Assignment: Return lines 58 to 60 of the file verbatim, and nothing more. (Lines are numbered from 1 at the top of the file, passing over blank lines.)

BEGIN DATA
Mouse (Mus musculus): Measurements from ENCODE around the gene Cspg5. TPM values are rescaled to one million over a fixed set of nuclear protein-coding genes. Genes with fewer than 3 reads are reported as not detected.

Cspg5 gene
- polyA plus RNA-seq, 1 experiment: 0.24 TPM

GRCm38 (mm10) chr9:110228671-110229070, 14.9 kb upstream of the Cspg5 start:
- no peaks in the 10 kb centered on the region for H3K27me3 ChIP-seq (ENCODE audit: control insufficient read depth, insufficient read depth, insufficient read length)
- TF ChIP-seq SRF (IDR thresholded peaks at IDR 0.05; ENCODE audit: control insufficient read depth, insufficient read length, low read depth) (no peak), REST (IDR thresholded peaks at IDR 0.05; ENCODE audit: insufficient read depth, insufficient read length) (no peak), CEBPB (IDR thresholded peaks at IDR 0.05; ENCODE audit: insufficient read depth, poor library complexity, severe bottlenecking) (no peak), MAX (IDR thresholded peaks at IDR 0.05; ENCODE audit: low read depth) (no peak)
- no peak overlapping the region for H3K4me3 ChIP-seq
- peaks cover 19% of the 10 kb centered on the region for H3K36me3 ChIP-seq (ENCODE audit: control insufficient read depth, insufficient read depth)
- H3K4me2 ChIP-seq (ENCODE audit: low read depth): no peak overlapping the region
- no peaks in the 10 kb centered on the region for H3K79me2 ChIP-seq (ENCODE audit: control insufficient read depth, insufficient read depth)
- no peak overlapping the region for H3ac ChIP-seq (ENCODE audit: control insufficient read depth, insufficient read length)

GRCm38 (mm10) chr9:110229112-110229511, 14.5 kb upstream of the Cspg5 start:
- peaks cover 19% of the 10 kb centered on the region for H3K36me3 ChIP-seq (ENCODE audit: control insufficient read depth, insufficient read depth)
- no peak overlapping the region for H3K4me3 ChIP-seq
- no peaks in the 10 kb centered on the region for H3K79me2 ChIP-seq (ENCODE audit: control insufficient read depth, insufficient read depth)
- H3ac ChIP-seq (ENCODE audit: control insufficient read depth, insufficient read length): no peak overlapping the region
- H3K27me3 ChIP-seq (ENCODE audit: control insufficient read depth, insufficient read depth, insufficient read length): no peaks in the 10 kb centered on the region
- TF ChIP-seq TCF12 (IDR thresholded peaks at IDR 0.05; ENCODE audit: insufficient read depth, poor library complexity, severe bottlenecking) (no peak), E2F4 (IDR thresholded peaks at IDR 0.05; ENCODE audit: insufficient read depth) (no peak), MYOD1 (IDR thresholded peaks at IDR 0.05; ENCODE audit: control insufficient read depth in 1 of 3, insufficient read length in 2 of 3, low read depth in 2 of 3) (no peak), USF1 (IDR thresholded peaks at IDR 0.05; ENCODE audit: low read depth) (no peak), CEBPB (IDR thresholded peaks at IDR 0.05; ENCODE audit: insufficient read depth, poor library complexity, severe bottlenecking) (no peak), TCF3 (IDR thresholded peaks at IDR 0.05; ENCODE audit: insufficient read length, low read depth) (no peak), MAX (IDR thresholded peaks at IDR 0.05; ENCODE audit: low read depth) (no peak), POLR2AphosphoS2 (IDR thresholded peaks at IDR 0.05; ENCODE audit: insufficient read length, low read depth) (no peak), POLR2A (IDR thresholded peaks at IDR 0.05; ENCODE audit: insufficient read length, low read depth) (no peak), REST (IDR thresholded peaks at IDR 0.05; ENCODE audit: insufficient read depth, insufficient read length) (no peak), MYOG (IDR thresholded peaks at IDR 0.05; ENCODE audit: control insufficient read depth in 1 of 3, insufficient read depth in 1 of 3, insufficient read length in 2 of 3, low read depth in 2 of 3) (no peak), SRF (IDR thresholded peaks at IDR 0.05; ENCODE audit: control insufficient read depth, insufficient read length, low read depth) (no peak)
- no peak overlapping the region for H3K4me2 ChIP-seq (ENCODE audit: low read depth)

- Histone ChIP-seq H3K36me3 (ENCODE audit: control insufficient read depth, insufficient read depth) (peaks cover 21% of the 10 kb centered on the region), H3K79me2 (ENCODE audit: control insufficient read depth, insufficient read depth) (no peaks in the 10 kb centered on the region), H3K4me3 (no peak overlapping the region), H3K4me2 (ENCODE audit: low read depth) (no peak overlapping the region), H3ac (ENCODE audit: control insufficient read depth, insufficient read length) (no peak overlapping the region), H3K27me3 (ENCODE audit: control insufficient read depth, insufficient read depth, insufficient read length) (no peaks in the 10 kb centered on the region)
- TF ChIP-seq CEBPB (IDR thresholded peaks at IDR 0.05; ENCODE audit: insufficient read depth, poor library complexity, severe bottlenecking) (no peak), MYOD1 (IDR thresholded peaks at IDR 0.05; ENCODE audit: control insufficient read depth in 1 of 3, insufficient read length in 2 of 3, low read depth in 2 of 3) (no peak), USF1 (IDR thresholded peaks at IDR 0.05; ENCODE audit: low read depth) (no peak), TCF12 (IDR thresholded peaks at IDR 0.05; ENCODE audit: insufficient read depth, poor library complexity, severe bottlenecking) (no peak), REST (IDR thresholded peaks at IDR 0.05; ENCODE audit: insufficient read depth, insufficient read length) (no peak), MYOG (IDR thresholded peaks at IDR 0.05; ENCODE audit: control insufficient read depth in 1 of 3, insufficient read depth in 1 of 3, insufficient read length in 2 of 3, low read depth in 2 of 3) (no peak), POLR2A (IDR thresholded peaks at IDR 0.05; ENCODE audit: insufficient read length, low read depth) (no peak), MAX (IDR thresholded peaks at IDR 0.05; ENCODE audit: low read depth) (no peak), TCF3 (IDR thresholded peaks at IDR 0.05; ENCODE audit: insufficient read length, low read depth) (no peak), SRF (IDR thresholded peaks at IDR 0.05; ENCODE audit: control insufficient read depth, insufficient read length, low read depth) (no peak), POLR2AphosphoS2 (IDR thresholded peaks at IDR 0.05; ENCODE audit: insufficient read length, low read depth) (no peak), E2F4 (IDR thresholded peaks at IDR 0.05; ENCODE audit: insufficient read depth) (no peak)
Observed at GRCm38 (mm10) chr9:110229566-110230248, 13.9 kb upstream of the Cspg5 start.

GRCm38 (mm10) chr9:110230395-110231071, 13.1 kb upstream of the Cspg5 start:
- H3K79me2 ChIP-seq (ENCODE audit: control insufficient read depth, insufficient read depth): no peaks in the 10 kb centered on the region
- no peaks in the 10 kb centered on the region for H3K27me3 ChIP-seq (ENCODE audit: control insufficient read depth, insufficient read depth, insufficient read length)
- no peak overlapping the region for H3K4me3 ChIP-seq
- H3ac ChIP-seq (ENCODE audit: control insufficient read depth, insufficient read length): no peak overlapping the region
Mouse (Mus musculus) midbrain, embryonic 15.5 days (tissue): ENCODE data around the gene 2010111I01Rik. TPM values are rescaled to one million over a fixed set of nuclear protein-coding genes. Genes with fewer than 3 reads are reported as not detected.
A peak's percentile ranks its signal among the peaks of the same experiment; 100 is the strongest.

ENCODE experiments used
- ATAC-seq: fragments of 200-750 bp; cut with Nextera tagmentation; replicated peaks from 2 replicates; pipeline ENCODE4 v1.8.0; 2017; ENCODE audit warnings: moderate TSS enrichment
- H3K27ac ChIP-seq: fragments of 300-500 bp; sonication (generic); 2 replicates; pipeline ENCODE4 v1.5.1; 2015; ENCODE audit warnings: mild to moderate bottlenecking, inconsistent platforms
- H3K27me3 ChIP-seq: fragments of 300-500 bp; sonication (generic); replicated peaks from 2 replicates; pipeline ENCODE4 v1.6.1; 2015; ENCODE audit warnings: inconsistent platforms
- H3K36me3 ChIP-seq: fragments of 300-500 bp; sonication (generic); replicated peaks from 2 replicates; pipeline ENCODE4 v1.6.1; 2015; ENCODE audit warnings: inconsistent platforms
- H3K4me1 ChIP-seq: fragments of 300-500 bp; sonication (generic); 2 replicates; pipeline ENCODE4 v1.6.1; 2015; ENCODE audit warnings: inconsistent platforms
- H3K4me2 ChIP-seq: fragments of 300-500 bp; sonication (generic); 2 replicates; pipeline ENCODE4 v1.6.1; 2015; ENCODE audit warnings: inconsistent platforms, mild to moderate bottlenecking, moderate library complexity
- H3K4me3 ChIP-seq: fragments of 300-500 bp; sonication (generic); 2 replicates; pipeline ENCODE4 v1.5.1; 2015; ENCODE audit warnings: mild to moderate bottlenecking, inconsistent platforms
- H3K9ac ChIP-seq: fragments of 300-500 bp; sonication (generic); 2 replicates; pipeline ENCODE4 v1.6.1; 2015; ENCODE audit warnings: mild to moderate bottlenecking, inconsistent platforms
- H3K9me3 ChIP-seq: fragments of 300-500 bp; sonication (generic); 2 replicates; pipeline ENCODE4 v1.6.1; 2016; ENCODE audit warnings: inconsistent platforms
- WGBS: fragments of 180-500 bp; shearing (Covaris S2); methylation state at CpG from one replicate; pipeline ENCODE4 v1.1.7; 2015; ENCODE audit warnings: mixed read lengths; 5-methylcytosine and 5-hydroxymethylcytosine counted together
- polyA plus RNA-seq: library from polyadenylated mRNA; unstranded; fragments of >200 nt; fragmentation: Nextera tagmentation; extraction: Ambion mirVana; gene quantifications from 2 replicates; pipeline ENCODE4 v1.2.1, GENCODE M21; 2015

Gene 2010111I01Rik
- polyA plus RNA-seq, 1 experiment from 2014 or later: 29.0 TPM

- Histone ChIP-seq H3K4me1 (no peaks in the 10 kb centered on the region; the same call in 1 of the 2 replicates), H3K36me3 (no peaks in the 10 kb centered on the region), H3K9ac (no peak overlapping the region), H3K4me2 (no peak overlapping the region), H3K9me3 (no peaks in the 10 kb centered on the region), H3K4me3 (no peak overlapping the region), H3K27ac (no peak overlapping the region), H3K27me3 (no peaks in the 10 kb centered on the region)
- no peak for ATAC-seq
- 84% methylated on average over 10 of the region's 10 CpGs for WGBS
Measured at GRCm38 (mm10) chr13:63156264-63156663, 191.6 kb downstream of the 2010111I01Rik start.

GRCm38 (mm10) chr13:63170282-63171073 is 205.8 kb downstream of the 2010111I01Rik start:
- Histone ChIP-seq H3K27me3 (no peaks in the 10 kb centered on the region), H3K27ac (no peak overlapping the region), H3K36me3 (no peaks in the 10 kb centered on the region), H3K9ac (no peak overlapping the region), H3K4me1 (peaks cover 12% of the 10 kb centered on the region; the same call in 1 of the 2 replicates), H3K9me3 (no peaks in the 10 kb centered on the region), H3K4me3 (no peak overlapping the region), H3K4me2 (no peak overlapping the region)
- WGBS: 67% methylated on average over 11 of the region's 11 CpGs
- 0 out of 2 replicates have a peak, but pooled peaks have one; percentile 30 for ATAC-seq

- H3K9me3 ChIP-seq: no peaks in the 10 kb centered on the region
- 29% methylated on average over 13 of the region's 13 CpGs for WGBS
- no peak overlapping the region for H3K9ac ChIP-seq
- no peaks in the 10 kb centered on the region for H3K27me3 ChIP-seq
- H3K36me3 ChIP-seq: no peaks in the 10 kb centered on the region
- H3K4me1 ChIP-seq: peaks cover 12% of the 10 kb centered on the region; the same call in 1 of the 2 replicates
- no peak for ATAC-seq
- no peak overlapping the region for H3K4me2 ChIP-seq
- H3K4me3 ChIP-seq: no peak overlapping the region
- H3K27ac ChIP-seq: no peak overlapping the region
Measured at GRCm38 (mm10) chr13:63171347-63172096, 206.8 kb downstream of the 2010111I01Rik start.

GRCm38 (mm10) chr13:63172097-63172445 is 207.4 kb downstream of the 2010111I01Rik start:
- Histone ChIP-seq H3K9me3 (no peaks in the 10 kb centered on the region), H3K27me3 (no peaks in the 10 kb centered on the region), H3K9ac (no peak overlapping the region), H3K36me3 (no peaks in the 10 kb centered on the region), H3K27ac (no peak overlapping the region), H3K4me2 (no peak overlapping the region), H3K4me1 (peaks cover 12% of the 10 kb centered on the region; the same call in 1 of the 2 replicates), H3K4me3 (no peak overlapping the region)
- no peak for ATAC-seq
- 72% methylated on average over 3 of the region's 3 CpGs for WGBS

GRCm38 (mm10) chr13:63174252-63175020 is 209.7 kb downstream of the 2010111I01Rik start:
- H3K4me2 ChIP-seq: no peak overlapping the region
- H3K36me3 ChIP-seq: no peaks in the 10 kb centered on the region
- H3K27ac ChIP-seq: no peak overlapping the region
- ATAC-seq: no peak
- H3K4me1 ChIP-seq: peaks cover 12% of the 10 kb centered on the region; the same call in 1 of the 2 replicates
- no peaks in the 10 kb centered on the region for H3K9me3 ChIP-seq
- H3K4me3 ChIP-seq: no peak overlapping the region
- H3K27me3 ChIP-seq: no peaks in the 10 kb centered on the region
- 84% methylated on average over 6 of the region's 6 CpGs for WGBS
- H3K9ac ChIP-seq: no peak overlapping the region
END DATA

- no peak for ATAC-seq
- no peak overlapping the region for H3K4me2 ChIP-seq
- H3K4me3 ChIP-seq: no peak overlapping the region